There seems to be a rising trend for use of tablets in the US, either informally or as part of a web based system and companies like Vela/Autodesk are getting some traction there. But here in the UK the pace is slow. Tier 1 contractors are trialing but not buying into it to a major extent. COMIT has carried out some good market research into barriers to adoption of mobile IT by end users but what are the barriers to corporate adoption of this technology ?
I have seen tablets (primarily iPads) increasingly whipped out in meetings, but many are the users' own, not ones provided by companies - which suggests some kind of standard Bring Your Own Device (BYOD) policy is needed within many companies. This should at least cover what levels of security are provided for company information stored on the devices, what happens if the device is lost/stolen, and what happens if the individual leaves the company.
Having listened to case studies of firms who have, for example, replaced "board packs" with iPads (the paper saving over a year alone covering the cost of the devices), I still hear of users who want paper and are resistent to any imposed technology solution (fear of the unknown?). Education and training needed, perhaps.
Connectivity will also be an issue, of course. Tablets make a lot of sense out on-site, but few sites offer wi-fi across the site (notwithstanding sites which have, for example, extended wi-fi underground!) and some applications are less useful without real-time access.
Paul, thanks for replying. What I had in mind was in-field systems only. My question is " how important does the UK construction industry think mobile IT is for its business" ? Anyone else want to comment ?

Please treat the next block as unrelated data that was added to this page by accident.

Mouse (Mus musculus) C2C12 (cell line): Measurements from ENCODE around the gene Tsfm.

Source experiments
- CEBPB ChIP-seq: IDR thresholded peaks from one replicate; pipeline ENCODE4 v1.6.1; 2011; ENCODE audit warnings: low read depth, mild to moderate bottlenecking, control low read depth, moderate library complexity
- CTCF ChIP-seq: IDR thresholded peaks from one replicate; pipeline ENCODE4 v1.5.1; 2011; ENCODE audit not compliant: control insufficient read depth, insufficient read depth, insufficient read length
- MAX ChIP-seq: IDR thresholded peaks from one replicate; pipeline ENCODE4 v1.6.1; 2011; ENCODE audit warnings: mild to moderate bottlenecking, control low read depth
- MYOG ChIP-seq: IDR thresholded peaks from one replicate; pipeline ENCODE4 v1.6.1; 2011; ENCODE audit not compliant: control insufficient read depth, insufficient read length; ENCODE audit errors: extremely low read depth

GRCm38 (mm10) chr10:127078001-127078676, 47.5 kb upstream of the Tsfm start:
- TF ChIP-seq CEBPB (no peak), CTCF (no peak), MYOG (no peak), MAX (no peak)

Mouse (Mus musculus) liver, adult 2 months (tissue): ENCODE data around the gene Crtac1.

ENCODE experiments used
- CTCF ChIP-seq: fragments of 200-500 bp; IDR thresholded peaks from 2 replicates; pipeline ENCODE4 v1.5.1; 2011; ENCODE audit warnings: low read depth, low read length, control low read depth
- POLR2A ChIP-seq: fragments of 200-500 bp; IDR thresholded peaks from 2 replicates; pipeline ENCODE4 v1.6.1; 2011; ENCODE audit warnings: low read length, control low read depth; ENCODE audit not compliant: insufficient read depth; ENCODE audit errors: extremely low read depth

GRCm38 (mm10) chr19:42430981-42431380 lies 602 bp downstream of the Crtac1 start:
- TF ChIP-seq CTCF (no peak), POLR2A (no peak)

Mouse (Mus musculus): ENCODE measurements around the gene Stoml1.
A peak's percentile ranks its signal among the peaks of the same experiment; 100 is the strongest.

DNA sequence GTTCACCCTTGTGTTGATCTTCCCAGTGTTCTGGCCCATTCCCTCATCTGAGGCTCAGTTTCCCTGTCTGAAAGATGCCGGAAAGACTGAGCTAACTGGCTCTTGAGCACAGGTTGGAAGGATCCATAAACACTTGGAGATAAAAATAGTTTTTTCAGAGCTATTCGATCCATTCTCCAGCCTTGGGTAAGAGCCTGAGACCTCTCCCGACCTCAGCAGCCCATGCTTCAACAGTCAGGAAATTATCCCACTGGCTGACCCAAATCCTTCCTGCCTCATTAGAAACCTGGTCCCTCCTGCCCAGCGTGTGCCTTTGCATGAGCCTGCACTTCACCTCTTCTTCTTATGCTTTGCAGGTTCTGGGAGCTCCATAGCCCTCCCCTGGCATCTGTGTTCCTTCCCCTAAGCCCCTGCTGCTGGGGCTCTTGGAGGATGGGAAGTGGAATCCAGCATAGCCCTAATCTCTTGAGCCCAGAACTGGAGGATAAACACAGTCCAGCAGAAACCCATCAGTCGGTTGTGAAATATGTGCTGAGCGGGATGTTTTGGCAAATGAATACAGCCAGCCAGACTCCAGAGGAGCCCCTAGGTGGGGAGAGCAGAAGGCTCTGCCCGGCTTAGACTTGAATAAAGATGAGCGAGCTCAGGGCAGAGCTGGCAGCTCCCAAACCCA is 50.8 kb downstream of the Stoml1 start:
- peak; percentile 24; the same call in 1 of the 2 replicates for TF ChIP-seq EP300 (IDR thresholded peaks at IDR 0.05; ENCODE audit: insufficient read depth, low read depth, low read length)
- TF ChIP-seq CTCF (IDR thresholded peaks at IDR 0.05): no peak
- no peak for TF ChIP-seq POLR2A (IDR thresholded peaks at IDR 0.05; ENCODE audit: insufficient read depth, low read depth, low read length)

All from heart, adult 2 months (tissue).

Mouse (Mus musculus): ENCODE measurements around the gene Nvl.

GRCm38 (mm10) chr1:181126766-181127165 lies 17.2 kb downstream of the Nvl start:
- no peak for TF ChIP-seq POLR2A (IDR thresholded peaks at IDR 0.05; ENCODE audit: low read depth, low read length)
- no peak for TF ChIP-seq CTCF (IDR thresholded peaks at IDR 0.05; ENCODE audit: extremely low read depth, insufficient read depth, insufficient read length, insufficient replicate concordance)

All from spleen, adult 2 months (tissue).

I notice there has not been any other replies to the topic I kicked off. Is mobile IT of interest to Be2camp members ? Anyway since I posed the question here are are some of my thoughts on it. Mobile IT has a great deal of potential to improve efficiencies in construction operations in field, in managing sub-contractors, QA, commissioning, safety and also in combination with BIM. But as in the case of collaboration software which Paul blogged about in Feb in Extranet Evolution there are a range of barriers of various sorts. The reason I titled the above " corporate barriers" is because as in collaboration software one of the main issues is the non-involvement of top management and the trialing and project centred and hence transient nature of purchasing. I think there are a number of reasons for this; both product categories above lend themselves to possible deployment by project since they are operationally focused in an industry where operations are organised by project unlike say an ERP system. There is actually a very attractive ROI in using mobile IT in this sector but getting that message out to a fragmented and vast industry is not easy. That ROI involves both the time and money saved by cutting out huge amounts of report writing on quality matters and also the time saved by being able to access information while in field without having to go back to the site office a number of times per day to say nothing of the value of the audit trail that is created. However getting that message through to senior management level is a challenge. This is of course also an industry where IT has not been used as a source of competitive advantage as in other industries so managements are not generally thinking about how to reconfigure processes through IT.